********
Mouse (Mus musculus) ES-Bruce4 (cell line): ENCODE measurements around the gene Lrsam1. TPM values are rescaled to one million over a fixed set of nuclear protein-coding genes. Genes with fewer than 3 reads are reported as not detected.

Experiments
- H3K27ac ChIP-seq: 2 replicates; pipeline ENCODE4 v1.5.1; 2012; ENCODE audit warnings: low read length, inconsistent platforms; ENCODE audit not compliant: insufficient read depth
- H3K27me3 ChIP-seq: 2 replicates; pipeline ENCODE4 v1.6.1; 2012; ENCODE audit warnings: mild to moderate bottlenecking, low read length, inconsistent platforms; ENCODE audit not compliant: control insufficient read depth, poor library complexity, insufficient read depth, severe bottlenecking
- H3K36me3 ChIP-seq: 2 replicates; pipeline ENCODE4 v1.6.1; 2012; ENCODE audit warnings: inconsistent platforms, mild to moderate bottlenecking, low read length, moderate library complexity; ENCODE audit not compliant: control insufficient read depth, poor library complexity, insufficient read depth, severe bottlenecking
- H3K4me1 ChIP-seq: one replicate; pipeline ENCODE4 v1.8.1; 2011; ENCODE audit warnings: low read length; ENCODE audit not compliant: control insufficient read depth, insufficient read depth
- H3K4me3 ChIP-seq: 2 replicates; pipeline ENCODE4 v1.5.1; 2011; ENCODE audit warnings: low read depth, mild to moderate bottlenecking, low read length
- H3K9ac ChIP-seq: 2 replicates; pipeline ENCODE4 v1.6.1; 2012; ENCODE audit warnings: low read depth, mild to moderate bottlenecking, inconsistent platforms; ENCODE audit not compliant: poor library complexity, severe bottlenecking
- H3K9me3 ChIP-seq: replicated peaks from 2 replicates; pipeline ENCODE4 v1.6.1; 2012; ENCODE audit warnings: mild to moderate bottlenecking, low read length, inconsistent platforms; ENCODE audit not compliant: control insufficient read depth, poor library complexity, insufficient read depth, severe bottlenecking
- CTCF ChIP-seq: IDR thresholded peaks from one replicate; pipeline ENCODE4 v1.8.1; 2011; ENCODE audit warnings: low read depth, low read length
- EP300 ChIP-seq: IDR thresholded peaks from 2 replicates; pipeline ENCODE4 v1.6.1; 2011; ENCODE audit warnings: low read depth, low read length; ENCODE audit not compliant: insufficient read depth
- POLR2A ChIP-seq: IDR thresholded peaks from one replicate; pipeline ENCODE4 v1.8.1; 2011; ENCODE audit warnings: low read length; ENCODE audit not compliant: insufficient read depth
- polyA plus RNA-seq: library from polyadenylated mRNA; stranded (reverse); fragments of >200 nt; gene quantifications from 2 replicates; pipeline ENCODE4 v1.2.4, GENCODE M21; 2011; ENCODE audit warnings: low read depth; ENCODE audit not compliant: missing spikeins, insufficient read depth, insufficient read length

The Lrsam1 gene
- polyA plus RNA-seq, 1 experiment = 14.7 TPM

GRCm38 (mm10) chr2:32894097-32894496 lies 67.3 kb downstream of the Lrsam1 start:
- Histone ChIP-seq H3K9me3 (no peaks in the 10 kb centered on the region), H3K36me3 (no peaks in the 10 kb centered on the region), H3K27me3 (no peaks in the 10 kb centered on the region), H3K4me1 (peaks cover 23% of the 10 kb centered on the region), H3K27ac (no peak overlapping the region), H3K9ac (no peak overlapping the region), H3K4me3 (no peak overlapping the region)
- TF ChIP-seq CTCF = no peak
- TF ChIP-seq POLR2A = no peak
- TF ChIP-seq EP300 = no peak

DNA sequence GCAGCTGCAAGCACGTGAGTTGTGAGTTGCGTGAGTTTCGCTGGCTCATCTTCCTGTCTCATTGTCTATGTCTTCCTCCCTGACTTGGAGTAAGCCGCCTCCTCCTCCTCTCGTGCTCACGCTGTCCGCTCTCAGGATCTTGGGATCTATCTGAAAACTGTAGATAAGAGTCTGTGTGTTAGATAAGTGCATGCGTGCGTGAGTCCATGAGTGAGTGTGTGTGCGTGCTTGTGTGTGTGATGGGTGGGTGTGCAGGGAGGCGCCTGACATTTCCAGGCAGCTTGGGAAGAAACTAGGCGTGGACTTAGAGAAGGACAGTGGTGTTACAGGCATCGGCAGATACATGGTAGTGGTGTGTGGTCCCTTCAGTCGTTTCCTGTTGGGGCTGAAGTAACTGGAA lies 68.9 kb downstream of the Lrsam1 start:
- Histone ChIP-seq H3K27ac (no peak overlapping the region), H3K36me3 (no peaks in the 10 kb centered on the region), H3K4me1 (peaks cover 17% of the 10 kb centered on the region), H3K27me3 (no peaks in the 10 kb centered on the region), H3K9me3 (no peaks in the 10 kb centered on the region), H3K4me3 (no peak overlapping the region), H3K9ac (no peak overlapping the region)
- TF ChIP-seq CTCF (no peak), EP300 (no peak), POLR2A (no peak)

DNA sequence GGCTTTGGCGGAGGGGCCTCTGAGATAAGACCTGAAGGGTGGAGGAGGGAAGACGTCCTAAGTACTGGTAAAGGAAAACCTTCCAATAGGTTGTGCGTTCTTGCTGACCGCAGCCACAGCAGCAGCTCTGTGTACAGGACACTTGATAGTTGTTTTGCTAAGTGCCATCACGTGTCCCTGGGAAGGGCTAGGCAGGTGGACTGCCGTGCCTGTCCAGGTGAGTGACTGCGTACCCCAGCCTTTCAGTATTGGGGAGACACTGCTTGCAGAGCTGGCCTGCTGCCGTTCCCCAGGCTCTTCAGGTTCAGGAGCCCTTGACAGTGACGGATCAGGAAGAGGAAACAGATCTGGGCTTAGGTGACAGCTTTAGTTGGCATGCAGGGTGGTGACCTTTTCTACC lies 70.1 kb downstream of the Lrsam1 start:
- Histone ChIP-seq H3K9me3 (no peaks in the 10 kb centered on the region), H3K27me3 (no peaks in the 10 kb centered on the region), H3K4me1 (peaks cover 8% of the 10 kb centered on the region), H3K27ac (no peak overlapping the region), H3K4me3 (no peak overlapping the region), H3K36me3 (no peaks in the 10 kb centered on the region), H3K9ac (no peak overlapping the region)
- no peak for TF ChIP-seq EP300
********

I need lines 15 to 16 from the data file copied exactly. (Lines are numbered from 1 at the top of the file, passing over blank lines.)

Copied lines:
- polyA plus RNA-seq, 1 experiment = 14.7 TPM

GRCm38 (mm10) chr2:32894097-32894496 lies 67.3 kb downstream of the Lrsam1 start: